bzip2- Using bzip2 for compression will provide higher compression ratio but the compressing and decompressing speed is slow. Bzip2 is splittable, Bzip2Codec implements SplittableCompressionCodec interface which provides the capability to compress / de-compress a stream starting at any arbitrary position.
Filename extension is .bz2.

Snappy– The Snappy compressor from Google provides fast compression and decompression but compression ratio is less.
Snappy is not splittable.
Filename extension is .snappy.

LZO– LZO, just like snappy is optimized for speed so compresses and decompresses faster but compression ratio is less.
LZO is not splittable by default but you can index the lzo files as a pre-processing step to make them splittable.
Filename extension is .lzo.

LZ4– Has fast compression and decompression speed but compression ratio is less. LZ4 is not splittable.
Filename extension is .lz4.

Zstandard– Zstandard is a real-time compression algorithm, providing high compression ratios. It offers a very wide range of compression / speed trade-off.
Zstandard is not splittable.
Filename extension is .zstd.

Codecs in Hadoop

Codec, short form of compressor-decompressor is the implementation of a compression-decompression algorithm. In Hadoop framework there are different codec classes for different compression formats, you will use the codec class for the compression format you are using. The codec classes in Hadoop are as follows-

Deflate – org.apache.hadoop.io.compress.DefaultCodec or org.apache.hadoop.io.compress.DeflateCodec (DeflateCodec is an alias for DefaultCodec). This codec uses zlib compression.

Gzip – org.apache.hadoop.io.compress.GzipCodec

Bzip2 – org.apache.hadoop.io.compress.Bzip2Codec

Snappy – org.apache.hadoop.io.compress.SnappyCodec

LZO – com.hadoop.compression.lzo.LzoCodec, com.hadoop.compression.lzo.LzopCodec
LZO libraries are GPL licensed and doesn't come with Hadoop release. Hadoop codec for LZO has to be downloaded separately.

LZ4– org.apache.hadoop.io.compress.Lz4Codec

Zstandard – org.apache.hadoop.io.compress.ZstandardCodec

Compression and Input splits

As you must be knowing MapReduce job calculates the number of input splits for the job and as many map tasks are launched as the count of splits. These map tasks process the data referred by input splits in parallel.

If you compress the input file using the compression format that is not splittable, then it won't be possible to read data at an arbitrary point in the stream. So the map tasks won't be able to read split data. In this scenario MapReduce won’t create input splits and whole file will be processed by one mapper which means no advantage of parallel processing and data transfer overhead too.

Let's try to clarify it with an example. If you have a 1 GB file it will be partitioned and stored as 8 data blocks in HDFS (Block size is 128 MB). MapReduce job using this file will also create 8 input splits and launch 8 mappers to process these splits in parallel.

Now, if you compress this 1 GB file using gzip (which is not splittable) then HDFS still stores the file as 8 separate blocks. As it is not possible to read data at an arbitrary point in the compressed gzip stream, MapReduce job won’t calculate input splits and launch only one map task to process all the 8 HDFS blocks. So you lose the advantage of parallel processing and there is no data locality optimization too. Even if map task is launched on the node where data for one of the block is stored data for all the other blocks has to be transferred to the node where map task is launched.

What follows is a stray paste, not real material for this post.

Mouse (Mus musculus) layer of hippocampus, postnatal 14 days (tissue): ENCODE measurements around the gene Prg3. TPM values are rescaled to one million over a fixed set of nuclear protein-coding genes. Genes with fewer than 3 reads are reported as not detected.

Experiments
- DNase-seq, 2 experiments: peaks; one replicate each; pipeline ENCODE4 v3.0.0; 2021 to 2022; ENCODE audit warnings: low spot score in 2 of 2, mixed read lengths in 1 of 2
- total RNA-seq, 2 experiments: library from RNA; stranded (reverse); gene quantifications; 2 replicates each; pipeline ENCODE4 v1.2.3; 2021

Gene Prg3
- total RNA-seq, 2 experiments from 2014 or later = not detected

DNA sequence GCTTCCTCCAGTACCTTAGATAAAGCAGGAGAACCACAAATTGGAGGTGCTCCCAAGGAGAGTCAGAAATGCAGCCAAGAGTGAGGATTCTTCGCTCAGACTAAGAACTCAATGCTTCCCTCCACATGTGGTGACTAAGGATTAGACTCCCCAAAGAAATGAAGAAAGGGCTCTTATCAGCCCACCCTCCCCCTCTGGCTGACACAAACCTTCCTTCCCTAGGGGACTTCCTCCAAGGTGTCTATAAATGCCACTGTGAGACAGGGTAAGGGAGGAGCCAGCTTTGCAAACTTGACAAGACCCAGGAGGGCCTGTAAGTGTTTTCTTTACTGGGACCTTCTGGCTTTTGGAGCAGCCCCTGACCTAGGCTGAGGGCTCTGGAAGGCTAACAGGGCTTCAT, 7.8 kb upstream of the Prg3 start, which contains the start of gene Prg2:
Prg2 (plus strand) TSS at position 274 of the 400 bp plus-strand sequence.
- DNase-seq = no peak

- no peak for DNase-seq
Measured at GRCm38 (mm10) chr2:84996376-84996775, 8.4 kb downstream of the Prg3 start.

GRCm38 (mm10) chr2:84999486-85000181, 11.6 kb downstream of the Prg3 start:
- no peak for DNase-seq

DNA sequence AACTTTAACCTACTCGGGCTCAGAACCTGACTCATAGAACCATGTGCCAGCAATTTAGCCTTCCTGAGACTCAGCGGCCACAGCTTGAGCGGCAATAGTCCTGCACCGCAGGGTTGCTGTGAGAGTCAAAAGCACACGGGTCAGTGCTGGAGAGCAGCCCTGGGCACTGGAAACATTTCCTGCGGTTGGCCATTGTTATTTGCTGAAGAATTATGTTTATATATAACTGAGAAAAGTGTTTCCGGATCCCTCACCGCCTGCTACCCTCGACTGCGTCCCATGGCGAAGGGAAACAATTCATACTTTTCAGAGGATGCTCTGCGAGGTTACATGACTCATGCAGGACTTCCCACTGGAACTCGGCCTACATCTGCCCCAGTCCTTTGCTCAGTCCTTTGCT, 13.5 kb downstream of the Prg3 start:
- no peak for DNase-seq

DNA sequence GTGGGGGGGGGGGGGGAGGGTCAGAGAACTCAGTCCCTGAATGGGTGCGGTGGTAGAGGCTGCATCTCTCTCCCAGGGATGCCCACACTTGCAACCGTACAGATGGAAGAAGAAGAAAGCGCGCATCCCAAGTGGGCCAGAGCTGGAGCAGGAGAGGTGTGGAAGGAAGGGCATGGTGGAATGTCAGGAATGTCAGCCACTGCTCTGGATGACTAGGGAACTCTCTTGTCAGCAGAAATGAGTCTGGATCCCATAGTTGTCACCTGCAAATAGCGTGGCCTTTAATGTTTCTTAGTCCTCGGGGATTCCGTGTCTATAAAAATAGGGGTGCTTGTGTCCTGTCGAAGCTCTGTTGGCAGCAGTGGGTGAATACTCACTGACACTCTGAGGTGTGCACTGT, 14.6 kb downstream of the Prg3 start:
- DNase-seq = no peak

Here note that compression used is Splittable or not is a factor for text files only. If you are using container file format like sequence file or Avro then splitting is supported even if the compressor used is not splittable like Snappy or Gzip.

Compression increases CPU processing

There is a performance cost associated with compressing and decompressing the data. Though you save on storage and I/O activity is less but compression and decompression requires extra CPU cycles.

Though in most of the cases compressing data increases the overall job performance, ensure that you weigh the pros and cons and compare the performance gains with compressed data.

That's all for this topic Data Compression in Hadoop. If you have any doubt or any suggestions to make please drop a comment. Thanks!

>>>Return to Hadoop Framework Tutorial Page


Related Topics

  1. Compressing File in snappy Format in Hadoop - Java Program
  2. How to Configure And Use LZO Compression in Hadoop
  3. How to Compress Intermediate Map Output in Hadoop
  4. YARN in Hadoop
  5. Uber Mode in Hadoop

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  4. HDFS High Availability
  5. Speculative Execution in Hadoop
  6. MapReduce Flow in YARN
  7. How to Create Password Protected Zip File in Java
  8. Compressing And Decompressing File in GZIP Format - Java Program

Wednesday, April 3, 2019

Predefined Mapper And Reducer Classes in Hadoop

Hadoop framework comes prepackaged with many Mapper and Reducer classes. This post explains some of these predefined Mappers and Reducers in Hadoop and shows examples using the predefined Mappers and Reducers classes.

Predefined Mapper classes in Hadoop

  1. ChainMapper- The ChainMapper class allows to use multiple Mapper classes within a single Map task. Using this predefined class you can chain mapper classes where output of one map task becomes input of the second map task. That helps in breaking a complex task with lots of data processing into a chain of smaller tasks.